The 23-year-old was promoted to Double A New Hampshire, walking in his first plate appearances. Sadly, he missed a couple of weeks due to an injury. He returned on August 6th and has yet to get his first hit at the level in 12 plate appearances.
Brennan’s scouting report:
Keenan’s selectiveness at the plate is a double-edged sword. While he can take a walk, he also takes quite a few pitches for strikes, leading to pitcher counts. Keenan has an ability to fight pitches off, which prolongs the bat, but he stands to be more aggressive in this regard.
He’s a pull hitter, but Keenan can shoot the ball the other way if the pitch is outside while still barreling the ball. The 23-year-old has both gap power and home run power in his 6’4, 250 lb frame.
— Brennan Delaney (@Brennan_L_D) July 17, 2022
Throughout his 437 plate appearances in the minors, he only has 10 homers, which is a worrying sign relative to his frame.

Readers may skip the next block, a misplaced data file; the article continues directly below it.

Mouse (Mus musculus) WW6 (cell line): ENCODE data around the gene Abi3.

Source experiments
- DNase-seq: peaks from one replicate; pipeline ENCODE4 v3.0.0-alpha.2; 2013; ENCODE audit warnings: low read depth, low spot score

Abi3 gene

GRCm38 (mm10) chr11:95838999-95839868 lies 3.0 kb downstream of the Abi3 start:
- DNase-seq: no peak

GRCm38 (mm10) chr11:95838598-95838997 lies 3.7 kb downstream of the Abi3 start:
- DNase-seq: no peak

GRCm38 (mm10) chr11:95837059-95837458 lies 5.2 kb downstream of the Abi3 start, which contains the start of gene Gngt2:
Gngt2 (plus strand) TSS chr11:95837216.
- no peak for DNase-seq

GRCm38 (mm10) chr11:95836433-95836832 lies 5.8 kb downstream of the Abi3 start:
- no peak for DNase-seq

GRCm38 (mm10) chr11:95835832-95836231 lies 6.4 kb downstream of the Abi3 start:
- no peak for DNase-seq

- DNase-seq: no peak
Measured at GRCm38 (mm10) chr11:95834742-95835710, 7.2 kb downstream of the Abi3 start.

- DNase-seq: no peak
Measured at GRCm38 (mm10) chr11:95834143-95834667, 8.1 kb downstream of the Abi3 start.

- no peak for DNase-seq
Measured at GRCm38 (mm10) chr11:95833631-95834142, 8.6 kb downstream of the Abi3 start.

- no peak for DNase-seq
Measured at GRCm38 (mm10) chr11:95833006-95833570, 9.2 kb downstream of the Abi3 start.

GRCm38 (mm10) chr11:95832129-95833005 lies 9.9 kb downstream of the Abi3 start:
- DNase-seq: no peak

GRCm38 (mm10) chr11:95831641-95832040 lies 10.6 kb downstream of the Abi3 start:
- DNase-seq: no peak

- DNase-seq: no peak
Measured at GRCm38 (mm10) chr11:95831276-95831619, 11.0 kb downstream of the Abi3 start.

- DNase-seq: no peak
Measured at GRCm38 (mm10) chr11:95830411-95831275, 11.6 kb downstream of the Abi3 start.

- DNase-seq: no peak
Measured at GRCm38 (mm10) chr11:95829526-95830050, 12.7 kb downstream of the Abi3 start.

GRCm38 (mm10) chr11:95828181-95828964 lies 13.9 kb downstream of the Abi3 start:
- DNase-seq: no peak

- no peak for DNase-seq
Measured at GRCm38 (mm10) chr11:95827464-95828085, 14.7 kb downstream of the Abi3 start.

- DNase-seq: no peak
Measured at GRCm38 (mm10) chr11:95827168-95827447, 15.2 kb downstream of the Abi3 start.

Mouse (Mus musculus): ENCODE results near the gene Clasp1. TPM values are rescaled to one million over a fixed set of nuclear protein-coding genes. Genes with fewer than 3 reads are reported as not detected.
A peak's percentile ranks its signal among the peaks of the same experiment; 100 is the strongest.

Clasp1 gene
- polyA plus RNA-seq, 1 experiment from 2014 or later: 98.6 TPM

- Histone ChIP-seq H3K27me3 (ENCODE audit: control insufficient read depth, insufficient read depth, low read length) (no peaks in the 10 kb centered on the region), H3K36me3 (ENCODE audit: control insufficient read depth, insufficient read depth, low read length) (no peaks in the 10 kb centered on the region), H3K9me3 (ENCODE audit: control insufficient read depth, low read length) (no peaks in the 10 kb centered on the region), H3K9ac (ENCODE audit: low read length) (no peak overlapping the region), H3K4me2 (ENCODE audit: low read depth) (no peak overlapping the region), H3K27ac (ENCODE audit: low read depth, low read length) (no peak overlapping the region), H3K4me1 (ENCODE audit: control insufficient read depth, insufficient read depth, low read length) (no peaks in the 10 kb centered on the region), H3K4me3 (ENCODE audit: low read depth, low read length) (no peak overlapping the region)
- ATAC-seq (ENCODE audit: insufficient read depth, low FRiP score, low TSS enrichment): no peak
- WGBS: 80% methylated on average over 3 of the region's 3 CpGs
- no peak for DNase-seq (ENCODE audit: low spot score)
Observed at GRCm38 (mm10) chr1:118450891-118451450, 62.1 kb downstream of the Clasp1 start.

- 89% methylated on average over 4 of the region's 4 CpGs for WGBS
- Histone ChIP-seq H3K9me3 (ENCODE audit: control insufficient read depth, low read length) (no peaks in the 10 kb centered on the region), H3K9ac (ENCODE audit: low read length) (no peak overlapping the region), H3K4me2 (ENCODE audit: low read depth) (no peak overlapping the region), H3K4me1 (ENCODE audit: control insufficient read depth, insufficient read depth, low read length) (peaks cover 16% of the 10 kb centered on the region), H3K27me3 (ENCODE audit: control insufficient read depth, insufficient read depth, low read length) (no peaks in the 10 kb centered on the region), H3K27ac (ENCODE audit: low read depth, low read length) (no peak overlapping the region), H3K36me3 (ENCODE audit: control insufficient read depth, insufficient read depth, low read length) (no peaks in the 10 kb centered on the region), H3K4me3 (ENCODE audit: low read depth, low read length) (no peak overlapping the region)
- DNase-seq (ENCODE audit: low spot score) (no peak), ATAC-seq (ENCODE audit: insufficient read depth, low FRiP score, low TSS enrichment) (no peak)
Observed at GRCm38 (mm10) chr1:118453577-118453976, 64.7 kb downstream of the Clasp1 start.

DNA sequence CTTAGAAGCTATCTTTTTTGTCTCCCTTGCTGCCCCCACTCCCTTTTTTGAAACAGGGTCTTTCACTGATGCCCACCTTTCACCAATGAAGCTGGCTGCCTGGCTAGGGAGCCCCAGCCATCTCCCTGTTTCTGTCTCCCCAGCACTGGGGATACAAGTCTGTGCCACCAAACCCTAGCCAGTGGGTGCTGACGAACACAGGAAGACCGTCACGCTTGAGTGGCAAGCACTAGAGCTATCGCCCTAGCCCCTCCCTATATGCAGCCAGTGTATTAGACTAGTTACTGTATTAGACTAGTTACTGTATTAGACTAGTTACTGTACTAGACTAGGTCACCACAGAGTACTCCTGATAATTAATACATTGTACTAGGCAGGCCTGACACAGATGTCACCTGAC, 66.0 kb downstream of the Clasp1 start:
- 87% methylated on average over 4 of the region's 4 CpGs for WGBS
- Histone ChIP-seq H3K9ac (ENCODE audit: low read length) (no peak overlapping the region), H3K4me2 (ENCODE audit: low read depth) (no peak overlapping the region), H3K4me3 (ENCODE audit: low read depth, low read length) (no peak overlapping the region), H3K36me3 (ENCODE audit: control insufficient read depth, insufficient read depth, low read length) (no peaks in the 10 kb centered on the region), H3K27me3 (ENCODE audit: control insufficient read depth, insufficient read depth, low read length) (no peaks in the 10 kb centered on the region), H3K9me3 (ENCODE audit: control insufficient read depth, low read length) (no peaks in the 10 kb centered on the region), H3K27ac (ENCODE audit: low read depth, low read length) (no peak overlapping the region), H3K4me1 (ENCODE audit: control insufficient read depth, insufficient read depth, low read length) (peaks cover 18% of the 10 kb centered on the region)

Keenan has the arm to play third base, but there are concerns about his longevity at the position. There’s a good chance his future defensive home is strictly at first base, especially with his slow speed.
Game Power: 40
Raw Power: 55
What he has to do to get to the next level:
To progress to the next level, Keenan needs to start barrelling the balls and start hitting homers. The 23-year-old also needs to be more aggressive at the plate, as his selectiveness hinders his ability to work the count in his favour.
Despite only having one professional plate appearance prior to 2022, the 19-year-old started his first full season with the Dunedin Blue Jays. Per Fangraphs, he is ranked as the Blue Jays 18th best prospect.